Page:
California is the first in the nation to implement a state-wide nutrition disclosure requirement for its chain restaurants.

The law’s first phase, enacted July 1, requires restaurants with more than 20 locations to disclose calorie, saturated fat, carbohydrate and sodium content either inside the menu or at the table through a brochure or table tent. The second phase is for nutrition information to be incorporated onto menus by 2011.

The law, meant to help curb consumers’ eating decisions toward healthier choices, is not the first of its kind. New York City enacted a menu label law in 2008 to improve health and lower obesity rates, but overwhelming success of that program is yet to be seen. Seattle and Portland, Ore., have similar requirements, and several other cities are or have considered a regulation.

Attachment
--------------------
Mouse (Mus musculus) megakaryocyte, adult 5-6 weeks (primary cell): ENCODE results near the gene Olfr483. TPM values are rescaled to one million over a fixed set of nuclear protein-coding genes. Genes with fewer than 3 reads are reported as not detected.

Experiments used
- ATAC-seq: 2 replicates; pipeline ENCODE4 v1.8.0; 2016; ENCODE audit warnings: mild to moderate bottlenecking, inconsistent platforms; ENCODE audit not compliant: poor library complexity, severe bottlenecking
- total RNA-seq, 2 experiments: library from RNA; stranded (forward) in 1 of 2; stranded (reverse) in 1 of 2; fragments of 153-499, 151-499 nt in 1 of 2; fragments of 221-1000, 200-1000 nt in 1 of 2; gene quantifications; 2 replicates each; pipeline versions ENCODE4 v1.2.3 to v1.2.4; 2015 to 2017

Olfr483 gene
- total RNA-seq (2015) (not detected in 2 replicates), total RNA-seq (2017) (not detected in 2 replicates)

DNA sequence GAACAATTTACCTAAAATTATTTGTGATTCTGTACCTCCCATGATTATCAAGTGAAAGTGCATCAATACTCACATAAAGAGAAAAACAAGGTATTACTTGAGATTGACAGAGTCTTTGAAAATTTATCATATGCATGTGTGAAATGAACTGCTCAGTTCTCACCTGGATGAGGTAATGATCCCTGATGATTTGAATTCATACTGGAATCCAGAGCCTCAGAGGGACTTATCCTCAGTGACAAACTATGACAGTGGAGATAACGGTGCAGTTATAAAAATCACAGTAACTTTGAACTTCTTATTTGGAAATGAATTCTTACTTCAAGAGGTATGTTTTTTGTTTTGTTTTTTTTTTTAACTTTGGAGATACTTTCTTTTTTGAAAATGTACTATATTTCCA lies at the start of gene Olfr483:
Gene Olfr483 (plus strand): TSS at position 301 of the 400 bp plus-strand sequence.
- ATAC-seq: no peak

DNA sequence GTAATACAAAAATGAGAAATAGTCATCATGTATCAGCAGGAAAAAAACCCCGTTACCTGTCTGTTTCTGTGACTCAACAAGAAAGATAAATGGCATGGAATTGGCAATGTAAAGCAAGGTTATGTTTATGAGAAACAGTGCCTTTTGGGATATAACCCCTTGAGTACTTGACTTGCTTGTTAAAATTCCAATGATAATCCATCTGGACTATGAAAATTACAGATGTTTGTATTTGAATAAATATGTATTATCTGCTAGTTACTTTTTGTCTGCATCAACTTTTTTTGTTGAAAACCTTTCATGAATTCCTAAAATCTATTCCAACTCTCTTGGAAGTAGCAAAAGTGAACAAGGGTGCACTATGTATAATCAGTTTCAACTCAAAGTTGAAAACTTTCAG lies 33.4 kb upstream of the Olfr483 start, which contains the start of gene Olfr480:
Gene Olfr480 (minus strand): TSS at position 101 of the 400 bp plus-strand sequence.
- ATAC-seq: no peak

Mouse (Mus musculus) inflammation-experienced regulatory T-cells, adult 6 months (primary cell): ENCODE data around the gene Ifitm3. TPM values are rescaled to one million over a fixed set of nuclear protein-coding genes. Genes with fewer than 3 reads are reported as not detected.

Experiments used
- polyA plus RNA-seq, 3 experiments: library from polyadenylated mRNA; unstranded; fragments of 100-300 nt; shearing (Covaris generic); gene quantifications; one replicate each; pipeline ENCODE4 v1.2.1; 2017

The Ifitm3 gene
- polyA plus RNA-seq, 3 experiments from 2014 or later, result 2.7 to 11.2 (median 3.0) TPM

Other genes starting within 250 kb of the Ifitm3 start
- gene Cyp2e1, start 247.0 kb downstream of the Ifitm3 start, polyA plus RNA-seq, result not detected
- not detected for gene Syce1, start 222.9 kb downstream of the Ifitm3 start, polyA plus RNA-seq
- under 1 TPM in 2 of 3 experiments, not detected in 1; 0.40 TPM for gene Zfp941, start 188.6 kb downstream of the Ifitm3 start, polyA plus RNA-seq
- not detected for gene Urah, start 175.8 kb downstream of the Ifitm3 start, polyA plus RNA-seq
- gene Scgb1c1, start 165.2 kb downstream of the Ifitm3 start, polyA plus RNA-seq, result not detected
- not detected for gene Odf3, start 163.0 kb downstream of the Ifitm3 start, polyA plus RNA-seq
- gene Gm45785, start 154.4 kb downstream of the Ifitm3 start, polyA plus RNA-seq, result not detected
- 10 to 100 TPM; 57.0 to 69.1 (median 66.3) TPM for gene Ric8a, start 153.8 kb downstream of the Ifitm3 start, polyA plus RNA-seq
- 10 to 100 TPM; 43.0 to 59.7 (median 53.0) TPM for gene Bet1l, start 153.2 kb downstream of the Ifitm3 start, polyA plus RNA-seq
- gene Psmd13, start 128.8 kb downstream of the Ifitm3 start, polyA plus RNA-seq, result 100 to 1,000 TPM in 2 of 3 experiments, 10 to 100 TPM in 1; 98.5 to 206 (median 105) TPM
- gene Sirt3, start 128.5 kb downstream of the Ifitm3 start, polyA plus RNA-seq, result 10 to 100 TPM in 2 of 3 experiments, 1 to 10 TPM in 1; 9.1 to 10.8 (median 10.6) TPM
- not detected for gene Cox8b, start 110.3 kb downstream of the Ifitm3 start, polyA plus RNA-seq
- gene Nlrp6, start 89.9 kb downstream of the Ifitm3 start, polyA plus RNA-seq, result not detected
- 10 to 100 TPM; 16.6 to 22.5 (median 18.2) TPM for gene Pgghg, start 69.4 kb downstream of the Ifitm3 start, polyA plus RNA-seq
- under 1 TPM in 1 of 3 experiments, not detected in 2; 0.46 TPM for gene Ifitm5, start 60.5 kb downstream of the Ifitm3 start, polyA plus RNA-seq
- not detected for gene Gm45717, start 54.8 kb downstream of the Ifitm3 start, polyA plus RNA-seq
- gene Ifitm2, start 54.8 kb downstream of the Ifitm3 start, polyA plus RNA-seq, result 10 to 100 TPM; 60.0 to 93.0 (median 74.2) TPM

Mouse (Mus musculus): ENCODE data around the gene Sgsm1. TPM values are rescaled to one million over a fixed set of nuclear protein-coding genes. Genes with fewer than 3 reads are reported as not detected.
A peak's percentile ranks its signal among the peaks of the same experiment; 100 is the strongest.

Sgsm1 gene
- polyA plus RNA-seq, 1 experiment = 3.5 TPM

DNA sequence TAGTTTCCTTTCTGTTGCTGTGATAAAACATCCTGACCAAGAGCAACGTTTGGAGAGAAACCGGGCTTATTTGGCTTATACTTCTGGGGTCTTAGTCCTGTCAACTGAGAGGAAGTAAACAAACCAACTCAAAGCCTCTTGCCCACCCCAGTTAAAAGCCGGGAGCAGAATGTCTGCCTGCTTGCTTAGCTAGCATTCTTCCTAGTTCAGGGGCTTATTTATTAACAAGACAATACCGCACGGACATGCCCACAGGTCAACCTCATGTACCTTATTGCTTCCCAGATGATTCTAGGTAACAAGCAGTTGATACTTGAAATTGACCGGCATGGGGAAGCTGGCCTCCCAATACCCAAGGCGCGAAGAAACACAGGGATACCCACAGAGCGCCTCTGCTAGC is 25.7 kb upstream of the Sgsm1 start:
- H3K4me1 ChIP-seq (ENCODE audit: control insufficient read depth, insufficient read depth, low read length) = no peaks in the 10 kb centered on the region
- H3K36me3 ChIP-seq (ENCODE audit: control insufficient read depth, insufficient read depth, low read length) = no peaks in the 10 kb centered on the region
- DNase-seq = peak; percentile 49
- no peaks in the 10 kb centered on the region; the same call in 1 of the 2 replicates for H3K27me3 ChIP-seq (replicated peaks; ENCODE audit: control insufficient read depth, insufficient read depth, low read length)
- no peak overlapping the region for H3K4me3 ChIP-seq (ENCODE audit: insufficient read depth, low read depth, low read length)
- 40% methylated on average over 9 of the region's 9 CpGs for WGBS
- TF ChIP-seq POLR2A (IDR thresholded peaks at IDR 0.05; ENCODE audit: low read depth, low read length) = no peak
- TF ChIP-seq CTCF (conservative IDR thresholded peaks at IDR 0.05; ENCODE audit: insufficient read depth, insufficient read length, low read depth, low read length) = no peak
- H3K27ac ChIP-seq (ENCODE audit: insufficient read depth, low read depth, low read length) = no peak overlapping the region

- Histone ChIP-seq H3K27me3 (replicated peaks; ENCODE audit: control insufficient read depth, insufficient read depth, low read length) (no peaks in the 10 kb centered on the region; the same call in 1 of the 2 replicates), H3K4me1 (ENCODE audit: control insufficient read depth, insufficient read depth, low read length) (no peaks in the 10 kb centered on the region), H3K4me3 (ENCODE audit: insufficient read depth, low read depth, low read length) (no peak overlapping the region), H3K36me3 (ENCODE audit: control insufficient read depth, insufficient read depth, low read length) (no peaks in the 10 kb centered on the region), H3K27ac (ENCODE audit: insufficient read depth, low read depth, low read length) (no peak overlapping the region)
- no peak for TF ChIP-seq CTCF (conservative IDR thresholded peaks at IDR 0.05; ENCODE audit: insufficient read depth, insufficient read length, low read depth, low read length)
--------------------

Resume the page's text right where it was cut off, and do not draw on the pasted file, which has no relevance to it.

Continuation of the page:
California’s law comes in the wake of federal legislation that would also require nutrition information on menus. The Menu Education and Labeling (MEAL) and Labeling Education and Nutrition (LEAN) acts are being discussed in Congress.

In a statement he made in September after he signed the bill for this law, Arnold Schwarzenegger, governor, said that obesity cost the state $28.6 billion in health care, lost productivity and compensation for workers.